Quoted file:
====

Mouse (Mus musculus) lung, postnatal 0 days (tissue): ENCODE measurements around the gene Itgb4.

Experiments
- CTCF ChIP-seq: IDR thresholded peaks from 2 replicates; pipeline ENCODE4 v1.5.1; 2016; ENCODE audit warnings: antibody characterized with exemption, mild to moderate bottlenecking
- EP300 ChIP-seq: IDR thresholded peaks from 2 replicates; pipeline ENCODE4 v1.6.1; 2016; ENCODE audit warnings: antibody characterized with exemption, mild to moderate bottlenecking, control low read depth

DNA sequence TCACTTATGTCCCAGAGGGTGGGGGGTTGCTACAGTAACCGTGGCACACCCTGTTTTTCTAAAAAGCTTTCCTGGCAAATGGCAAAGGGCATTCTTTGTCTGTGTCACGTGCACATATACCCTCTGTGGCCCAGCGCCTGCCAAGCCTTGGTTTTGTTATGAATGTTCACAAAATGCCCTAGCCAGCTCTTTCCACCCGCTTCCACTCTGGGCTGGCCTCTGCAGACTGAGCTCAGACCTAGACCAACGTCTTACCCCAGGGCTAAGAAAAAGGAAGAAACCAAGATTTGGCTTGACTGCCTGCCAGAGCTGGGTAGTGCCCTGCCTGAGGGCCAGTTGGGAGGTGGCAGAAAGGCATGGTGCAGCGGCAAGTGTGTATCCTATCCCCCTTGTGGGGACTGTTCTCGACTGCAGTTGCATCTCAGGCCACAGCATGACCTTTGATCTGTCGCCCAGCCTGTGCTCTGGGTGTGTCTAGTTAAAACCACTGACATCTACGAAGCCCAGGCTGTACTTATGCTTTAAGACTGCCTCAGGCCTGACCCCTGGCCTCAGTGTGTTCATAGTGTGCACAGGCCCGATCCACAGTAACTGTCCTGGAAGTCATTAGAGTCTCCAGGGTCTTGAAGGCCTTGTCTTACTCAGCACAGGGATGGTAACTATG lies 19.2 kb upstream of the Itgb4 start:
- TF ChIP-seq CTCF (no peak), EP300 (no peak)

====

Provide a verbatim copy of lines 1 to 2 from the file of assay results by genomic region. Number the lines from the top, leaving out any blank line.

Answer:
Mouse (Mus musculus) lung, postnatal 0 days (tissue): ENCODE measurements around the gene Itgb4.

Experiments